In the remainder of this section we present a numerical calculation where, in accordance with [11], the lattice parameters for CuAlNi were chosen to be , and . The martensitic variants used are the ones obtained from the experimental observations; that is, , with , their compound counterparts. Following the above analysis, we calculated the zeros of , i.e. the values of that allow the interface to occur. Relations (36) and (38)-(41) were satisfied and we plotted against as shown in Fig. 5.

Figure 5: Values of that make the interface possible for

It is easily seen that the value of does not change significantly from (corresponding to ), which would give the classical interface between the Type-II twinning system and the austenite.

Moreover, using the algebraic procedure given in [4], we calculated the different normals for on the curves of Fig. 5 and a plot of these is given in Fig. 6, where the normals are depicted as points on the unit sphere.

Figure 6: Plot of the normals on the unit sphere for as in Fig. 5

These normals lie on four segments of curves whose endpoints correspond to the normals of possible classical austenite-martensite interfaces. A similar calculation was performed in [2] for the cubic-to-tetragonal transformation, where, in contrast to the predictions here, these segments were in fact arcs of circles on the unit sphere.

A more detailed comparison of these theoretical predictions with the observed non-classical interfaces will appear in [12].

Conclusion

This paper brings a theoretical analysis of compatible interfaces between austenite and a crossing twins microstructure of 2H martensite of the CuAlNi shape memory alloy, where the crossing twins microstructure consists of Type-II and compound twinning systems. These interfaces were recently observed by optical microscopy during the shape recovery process of single crystals of this alloy [12]. The main aim of this paper is to show that these interfaces (although never observed in any shape memory alloy before) do not contradict the commonly accepted non-linear elasticity model, but are, on the contrary, predictable by this model for arbitrary volume fraction of the compound laminate. Since the relation (37) between this volume fraction and a volume fraction of the Type-II laminate intersecting compatibly the compound twins was derived analytically for a general cubic-to-orthorhombic transition, the analysis brought by this paper can be easily applied to predict the existence of similar non-classical interfaces in any other shape memory alloy with the same class of transition (e.g. CuAlMn) as well as for materials undergoing the cubic-to-tetragonal transitions (since the tetragonal symmetry is a member of the orthorhombic symmetry class.)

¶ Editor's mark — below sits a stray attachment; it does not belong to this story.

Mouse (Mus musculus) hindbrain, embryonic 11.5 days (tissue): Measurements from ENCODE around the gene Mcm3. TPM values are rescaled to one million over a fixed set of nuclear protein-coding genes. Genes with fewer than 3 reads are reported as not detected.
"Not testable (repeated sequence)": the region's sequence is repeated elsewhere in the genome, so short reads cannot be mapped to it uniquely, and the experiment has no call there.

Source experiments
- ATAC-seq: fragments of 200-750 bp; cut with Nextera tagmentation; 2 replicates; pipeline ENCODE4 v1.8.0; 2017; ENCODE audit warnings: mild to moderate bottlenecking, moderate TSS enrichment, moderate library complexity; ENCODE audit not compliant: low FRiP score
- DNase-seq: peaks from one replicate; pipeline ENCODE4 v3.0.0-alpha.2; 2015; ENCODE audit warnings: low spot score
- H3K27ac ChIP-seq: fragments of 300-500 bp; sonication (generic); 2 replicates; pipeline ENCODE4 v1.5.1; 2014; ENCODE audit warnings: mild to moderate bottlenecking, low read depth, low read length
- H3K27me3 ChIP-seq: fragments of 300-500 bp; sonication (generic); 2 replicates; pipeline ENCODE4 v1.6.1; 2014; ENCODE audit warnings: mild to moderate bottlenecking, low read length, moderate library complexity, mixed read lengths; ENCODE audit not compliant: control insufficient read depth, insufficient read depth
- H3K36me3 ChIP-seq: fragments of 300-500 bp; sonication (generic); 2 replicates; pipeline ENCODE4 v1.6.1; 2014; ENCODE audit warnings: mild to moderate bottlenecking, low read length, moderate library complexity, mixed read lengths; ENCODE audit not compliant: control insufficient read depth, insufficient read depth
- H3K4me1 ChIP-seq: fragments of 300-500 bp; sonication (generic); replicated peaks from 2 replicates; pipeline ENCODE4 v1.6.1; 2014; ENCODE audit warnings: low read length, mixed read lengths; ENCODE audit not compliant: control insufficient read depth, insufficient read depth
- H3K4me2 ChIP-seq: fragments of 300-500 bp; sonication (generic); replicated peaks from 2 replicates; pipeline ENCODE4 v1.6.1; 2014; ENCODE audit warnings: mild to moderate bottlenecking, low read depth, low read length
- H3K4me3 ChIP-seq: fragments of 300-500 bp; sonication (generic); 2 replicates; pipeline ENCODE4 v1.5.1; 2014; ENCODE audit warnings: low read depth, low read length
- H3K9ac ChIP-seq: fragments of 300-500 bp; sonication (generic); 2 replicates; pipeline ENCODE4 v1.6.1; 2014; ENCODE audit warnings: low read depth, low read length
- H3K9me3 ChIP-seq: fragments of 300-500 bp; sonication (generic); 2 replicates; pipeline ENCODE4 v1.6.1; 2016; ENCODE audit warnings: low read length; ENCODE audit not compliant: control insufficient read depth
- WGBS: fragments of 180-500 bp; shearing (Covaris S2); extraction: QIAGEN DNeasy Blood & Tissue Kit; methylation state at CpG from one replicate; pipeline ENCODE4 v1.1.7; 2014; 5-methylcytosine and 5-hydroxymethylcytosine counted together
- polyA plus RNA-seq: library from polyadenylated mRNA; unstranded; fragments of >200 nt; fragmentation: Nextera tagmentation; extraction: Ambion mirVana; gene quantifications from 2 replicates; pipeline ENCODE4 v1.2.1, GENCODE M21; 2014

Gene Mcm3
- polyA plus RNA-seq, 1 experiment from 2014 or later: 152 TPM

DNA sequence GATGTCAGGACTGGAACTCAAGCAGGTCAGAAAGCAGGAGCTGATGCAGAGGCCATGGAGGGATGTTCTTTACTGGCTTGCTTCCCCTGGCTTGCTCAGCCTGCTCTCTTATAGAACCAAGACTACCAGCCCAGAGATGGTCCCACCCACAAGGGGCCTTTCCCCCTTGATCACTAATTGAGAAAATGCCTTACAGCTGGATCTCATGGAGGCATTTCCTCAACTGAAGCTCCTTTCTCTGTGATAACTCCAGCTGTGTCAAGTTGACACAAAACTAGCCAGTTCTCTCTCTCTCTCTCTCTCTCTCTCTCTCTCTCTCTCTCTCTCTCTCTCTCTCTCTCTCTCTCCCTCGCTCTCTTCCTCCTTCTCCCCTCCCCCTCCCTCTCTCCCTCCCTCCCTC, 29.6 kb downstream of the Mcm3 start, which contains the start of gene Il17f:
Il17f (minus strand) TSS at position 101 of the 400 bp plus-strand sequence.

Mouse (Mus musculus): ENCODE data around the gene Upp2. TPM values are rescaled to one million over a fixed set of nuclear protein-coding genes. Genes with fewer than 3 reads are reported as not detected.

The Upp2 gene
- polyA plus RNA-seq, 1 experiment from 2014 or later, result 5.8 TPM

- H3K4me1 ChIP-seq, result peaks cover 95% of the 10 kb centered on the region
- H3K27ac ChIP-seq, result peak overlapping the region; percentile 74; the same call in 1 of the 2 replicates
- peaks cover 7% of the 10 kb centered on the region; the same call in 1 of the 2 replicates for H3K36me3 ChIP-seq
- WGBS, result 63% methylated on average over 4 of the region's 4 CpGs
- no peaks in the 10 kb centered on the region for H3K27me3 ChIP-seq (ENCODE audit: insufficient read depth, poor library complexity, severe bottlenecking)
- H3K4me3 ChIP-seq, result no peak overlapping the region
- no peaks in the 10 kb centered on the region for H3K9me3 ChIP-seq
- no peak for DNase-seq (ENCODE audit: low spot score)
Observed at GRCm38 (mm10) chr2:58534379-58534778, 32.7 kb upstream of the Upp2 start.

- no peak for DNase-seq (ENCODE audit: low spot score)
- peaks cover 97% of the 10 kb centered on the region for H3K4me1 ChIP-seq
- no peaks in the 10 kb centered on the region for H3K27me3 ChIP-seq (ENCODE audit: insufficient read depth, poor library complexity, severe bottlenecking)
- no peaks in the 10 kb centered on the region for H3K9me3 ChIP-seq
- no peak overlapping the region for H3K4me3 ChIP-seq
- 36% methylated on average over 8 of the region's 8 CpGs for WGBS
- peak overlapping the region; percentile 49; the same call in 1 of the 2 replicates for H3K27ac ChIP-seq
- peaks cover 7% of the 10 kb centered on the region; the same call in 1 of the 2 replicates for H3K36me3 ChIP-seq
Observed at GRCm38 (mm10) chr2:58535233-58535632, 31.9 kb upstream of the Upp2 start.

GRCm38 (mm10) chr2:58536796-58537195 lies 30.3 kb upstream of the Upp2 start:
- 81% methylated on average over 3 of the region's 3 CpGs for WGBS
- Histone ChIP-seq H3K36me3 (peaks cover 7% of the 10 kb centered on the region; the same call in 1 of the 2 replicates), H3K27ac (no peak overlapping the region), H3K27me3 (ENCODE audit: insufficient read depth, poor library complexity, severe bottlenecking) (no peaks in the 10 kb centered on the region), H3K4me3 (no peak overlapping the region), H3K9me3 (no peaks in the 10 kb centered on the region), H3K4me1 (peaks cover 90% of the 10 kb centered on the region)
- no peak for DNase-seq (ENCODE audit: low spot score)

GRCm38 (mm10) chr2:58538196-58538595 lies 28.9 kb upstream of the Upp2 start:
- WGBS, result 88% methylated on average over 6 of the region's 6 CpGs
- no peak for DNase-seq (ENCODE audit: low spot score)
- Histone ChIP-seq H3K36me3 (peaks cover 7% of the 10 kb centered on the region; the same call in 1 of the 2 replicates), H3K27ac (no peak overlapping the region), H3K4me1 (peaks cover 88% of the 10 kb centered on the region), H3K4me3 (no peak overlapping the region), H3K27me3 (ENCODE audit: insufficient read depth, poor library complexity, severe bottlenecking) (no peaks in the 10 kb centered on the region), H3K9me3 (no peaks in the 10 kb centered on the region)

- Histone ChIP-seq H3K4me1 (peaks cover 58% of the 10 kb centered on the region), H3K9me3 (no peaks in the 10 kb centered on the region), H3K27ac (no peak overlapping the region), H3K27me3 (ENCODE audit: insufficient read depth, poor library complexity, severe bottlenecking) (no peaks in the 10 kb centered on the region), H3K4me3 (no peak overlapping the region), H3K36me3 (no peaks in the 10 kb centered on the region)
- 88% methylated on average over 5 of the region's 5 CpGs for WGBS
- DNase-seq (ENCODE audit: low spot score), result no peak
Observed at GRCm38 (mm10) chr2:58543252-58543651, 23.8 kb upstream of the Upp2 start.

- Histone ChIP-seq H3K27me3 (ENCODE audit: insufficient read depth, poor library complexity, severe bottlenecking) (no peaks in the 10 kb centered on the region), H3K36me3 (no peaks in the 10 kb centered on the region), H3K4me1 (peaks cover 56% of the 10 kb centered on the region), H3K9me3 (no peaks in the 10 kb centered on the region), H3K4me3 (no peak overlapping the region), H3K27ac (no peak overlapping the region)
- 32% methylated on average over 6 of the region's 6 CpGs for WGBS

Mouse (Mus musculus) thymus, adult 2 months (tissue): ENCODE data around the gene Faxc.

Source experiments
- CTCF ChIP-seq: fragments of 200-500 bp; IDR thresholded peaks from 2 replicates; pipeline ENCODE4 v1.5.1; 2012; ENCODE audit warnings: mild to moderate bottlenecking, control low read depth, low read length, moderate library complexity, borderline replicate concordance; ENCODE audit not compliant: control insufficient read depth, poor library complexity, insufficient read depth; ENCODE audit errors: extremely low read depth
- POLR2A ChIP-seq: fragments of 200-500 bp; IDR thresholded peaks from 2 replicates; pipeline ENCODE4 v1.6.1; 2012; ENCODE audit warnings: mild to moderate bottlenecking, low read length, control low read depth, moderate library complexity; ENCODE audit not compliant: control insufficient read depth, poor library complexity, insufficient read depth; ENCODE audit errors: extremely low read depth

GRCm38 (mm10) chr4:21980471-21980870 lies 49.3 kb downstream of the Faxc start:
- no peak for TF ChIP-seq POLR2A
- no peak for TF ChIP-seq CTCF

The numerical simulations carried out in the last subsection of this paper reveal that there is a dependence between the compound volume fraction and the habit plane orientation for the CuAlNi alloy. This finding is consistent with the optical observations of slightly curved non-classical interfaces between austenite and the crossing-twins microstructure with heterogeneous compound volume fraction (Fig. 3).

Acknowledgements

The experimental part of this paper was financially supported by the project No. 202/09/P164 of the Czech Science Foundation and by the institutional project of IT ASCR v.v.i. (CEZ:AV0Z20760514). Both supports are acknowledged by H.S.. The theoretical part of the paper (J.M.B. and K.K.) was supported by the EPSRC New Frontiers in the Mathematics of Solids (OxMOS) programme (EP/D048400/1) and the EPSRC Science and Innovation award to the Oxford Centre for Nonlinear PDE (EP/E035027/1). The project originated in the EU MULTIMAT network (MRTN-CT-2004-505226).

References

  • [1] J.M. Ball, Mathematical models of martensitic microstructure, Materials Science and Engineering A, 378 (2004), 61-69.
  • [2] J.M. Ball and C. Carstensen, Non-classical austenite-martensite interfaces, J. Phys. IV France 7, (C5) (1997), 35-40.
  • [3] J.M. Ball and C. Carstensen, Compatibility conditions for microstructures and the austenite martensite transition, Materials Science and Engineering A, 273-275 (1999), 231-236.
  • [4] J.M. Ball and R.D. James, Fine phase mixtures as minimizers of energy, Arch. Rat. Mech. Anal., 100 (1987), 13-52.
  • [5] J.M. Ball and R.D. James, Proposed experimental tests of a theory of fine microstructure, and the two-well problem, Phil. Trans. Roy. Soc. London A, 338 (1992), 389-450.
  • [6] Kaushik Bhattacharya, Microstructure of Martensite (New York, NY: Oxford Series on Materials Modelling, 2003).
  • [7] K. Hane, Microstructures in Thermoelastic Martensites (Ph.D. thesis, University of Minnesota, 1998).
  • [8] A. G. Khachaturyan, Theory of Structural Transformations in Solids, John Wiley, 1983.
  • [9] V. Novák, P. Šittner, S. Ignácová, T. Černoch, Transformation behavior of prism shaped shape memory alloy single crystals, Materials Science and Engineering A, 438-440 (2006) 755-762.
  • [10] G. Ruddock, A microstructure of martensite which is not a minimiser of energy: the -interface, Arch. Rational Mech. Anal., 127 (1994), 1-39.
  • [11] P. Sedlák, H. Seiner, M. Landa, V. Novák, P. Šittner, Ll. Mañosa, Elastic constants of bcc austenite and 2H orthorhombic martensite in CuAlNi shape memory alloy, Acta Materialia, 53 (2005), 3643-3661.
  • [12] H. Seiner, M. Landa, Non-classical austenite-martensite interfaces observed in single crystals of Cu-Al-Ni. Submitted to Phase Transitions, in reviewing process.
  • [13] H. Seiner, P. Sedlák, M. Landa, Shape recovery mechanism observed in single crystals of Cu-Al-Ni shape memory alloy, Phase Transitions, 81(6) (2008), 537-551.